Intel: "No comment on brands or usage."
 
Nokia: "Premature to say how we will apply the technology at this stage."
 
How will the Mobile Computing Industry be affected as a result of this partnership?
  1. Could these mobile devices, with open source operating systems like mobile Linux, cause MSFT to lose its software domination of the computing world? Could this mean the end of Wintel dominance of the computing industry?   Mobile Linux- one of the three focus areas for Intel-Nokia partnership – is a direct competitor of MSFT’s Windows Mobile. As people increasingly use mobile computing devices to do things that would have required a PC a few years ago, MSFT is likely to lose ground.   Mobile computing devices, e.g. smart phones, MIDs, all-in-one gadgets, etc are already replacing a lot of things we do today on PCs. This trend will likely accelerate as mobile computing replaces desktop computing.  
  2. Does this announcement negatively impact Mobile WiMAX, which already has been severely criticized for the lack of mobile devices with native mode air interfaces? After all the Intel talk about WiMAX MIDs, we are still waiting for those devices to hit the market in a big way. Will "the Internet in your pocket," be based on 3G-HSPA, rather than Mobile WiMAX?
An anonymous Intel employee provided his read on the partnership:
"This announcement does not change any of Intel’s plans on WiMAX which are solid going forward. Intel has not been a major player in Smart Phones/MIDs and we want to get into that space with the Intel Atom® Processor so this one part of this strategy. Also most smart phones shipping today at least have 2G/2.5G and many also 3G. So this licensing deal help fill a gap in our wireless technology portfolio. 
It also allows us to provide WiMAX solutions to Nokia once more networks get deployed and they want their mobile devices to have WiMAX support as well. So by no means does this negatively affect our WiMAX strategy. It only opens new doors for us with a large customer like Nokia."
  1. When will the new mobile computing devices hit the market? They will need to come quickly, if they are to compete with all the new smart phones from Apple, RIM, and Palm. We hear there will also be MIDs coming soon from Samsung and various Taiwanese companies. Previous Intel – Nokia partnerships, e.g. HSPA modules for notebooks, have not been successful so the industry is skeptical that this one will succeed. We would expect to see Intel-Nokia mobile computing devices on the market in less than one year and perhaps as early as this Christmas.
References:
Intel and Nokia Announce Strategic Relationship to Shape Next Era of Mobile Computing Innovation
 
Intel makes stab in the dark with Nokia deal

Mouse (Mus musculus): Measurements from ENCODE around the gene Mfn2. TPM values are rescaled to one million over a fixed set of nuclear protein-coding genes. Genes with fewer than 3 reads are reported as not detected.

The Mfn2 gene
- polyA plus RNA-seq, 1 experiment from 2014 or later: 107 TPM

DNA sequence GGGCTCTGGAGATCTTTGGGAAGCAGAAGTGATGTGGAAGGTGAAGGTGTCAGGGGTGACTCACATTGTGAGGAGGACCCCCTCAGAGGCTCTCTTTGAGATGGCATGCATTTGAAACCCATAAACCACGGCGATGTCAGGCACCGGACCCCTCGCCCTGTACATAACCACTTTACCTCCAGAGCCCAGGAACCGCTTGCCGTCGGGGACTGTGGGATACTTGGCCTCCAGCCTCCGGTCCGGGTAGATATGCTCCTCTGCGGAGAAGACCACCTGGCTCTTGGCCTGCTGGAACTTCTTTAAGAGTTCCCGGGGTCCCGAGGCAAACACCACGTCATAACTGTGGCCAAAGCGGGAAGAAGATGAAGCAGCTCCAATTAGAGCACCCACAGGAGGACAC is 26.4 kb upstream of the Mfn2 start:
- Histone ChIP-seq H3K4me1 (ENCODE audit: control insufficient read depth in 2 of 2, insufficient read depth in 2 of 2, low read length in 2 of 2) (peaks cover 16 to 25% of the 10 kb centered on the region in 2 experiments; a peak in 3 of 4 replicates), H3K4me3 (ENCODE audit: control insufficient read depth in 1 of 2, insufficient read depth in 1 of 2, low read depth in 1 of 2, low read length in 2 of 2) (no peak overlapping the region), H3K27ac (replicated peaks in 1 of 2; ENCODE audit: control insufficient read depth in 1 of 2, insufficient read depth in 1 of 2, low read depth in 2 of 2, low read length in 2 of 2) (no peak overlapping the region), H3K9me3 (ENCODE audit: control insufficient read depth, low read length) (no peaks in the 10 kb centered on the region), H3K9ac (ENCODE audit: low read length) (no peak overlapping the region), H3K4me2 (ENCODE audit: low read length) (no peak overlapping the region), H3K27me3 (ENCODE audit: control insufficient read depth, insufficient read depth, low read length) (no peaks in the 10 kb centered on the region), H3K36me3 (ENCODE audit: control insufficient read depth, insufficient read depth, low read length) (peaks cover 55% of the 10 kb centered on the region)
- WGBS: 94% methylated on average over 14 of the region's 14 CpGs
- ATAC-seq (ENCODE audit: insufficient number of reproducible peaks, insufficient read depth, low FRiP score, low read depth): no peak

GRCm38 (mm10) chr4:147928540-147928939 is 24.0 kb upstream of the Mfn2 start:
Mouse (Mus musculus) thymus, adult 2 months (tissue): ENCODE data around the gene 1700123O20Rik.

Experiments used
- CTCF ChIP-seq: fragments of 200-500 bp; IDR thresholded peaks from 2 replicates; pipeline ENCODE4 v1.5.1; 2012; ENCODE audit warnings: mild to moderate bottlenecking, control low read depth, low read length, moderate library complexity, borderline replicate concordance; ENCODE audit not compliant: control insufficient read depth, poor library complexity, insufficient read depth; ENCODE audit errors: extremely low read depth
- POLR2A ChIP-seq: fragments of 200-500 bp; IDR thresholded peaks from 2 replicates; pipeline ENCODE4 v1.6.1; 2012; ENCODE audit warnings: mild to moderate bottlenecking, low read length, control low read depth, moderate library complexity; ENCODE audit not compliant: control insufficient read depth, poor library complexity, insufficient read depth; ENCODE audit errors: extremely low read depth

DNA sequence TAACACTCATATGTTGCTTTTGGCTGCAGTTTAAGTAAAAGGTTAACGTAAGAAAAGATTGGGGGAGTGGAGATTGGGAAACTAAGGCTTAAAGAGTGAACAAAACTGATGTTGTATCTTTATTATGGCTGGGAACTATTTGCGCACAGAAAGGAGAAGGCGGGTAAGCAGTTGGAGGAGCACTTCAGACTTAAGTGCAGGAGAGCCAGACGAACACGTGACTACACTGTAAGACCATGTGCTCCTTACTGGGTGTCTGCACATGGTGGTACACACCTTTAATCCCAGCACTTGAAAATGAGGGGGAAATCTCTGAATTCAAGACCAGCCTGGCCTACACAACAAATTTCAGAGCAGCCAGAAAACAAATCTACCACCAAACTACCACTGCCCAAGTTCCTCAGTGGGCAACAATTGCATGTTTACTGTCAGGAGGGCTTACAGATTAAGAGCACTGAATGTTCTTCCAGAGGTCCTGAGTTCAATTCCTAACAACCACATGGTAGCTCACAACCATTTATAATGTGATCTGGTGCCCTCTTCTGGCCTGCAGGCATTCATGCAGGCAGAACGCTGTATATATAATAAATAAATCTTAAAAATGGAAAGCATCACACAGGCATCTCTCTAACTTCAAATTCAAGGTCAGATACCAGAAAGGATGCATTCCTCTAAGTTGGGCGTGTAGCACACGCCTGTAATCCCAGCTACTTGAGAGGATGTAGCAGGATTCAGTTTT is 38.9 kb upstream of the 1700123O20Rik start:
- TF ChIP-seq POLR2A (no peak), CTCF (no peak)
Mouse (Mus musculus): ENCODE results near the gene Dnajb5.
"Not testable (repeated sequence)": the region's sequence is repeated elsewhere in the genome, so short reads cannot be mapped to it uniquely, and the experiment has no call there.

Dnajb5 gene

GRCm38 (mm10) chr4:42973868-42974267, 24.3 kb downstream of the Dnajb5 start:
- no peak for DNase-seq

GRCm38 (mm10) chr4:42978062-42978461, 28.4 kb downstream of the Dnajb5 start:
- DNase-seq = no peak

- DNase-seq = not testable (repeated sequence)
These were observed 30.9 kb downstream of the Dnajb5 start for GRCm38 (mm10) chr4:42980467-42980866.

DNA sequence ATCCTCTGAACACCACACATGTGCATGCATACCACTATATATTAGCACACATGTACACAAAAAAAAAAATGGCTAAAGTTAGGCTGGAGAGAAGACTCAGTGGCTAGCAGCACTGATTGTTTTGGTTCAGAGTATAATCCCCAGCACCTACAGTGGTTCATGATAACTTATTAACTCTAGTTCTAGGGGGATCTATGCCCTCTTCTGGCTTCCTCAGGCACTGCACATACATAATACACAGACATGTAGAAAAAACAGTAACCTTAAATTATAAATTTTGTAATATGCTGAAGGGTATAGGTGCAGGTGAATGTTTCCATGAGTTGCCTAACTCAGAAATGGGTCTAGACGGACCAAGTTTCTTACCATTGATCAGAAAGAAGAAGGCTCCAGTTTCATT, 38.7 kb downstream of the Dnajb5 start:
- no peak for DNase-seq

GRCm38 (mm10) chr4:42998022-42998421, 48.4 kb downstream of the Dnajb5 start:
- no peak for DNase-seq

http://www.tgdaily.com/content/view/42977/118/ 

Intel- Nokia Partnership Facing Market Challenges

http://www.informationweek.com/news/hardware/handheld/showArticle.jhtml?articleID=218100945

Viodi View – 06/15/2009

The week before last, Roger Bindl and I had a chance to document innovations and innovative ideas at Parks Associates’ Connections Conference. The fun thing about the Connections Conference is that it spans different disciplines and the mix of speakers last week included folks from sectors such as telecommunications, energy, consumer electronics and entertainment. Mitch Singer, CTO of Sony Pictures and president of the DECE, was one of those speakers. He explained how the DECE is trying to make the online video experience as user friendly as DVDs.

Thanks to the Connections Conference, we may have the first video documenting a working demonstration of Qualcomm’s 600 Mb/s WiFi chipset designed for home networking of multiple high definition video signals. Home Networking was a major theme of the conference. In this issue, Alan Weissberger has a comprehensive article on home networking from a panel at a Telecom Council Meeting. Lastly, thanks to a chance encounter at the Connections Conference, I learned how to use the new camcorder capabilities of the G1 Phone.

Some Video Highlights from the Connections Conference Sponsored by Parks Associates

Hope for a Digital Media Distribution Standard

Mitch Singer, CTO of Sony Pictures

Mitch Singer, CTO & Executive Vice President New Media and Technology of Sony Pictures, who provided a keynote address at Parks’ Connections Conference, discusses the relatively new group, DECE, that is trying to bring standards to digital media distribution.  DECE, LLC is made up of content owners, service providers and consumer electronics and offers consumers the promise of media portability and ease of use, while assuring content owners that their content will be protected

A New Twist on Wireless Home Networking

Jason Ellis of Qualcomm shows the new 4 radio WiFi chipset from Qualcomm

Qualcomm announced the doubling of wireless home networking speeds with its chip technology that integrates 4×4 MIMO technology to provide throughputs of up to 600 Mb/s.  Jason Ellis of Qualcomm demonstrates this high speed solution in this brief video.

PlumChoice at Connections 2009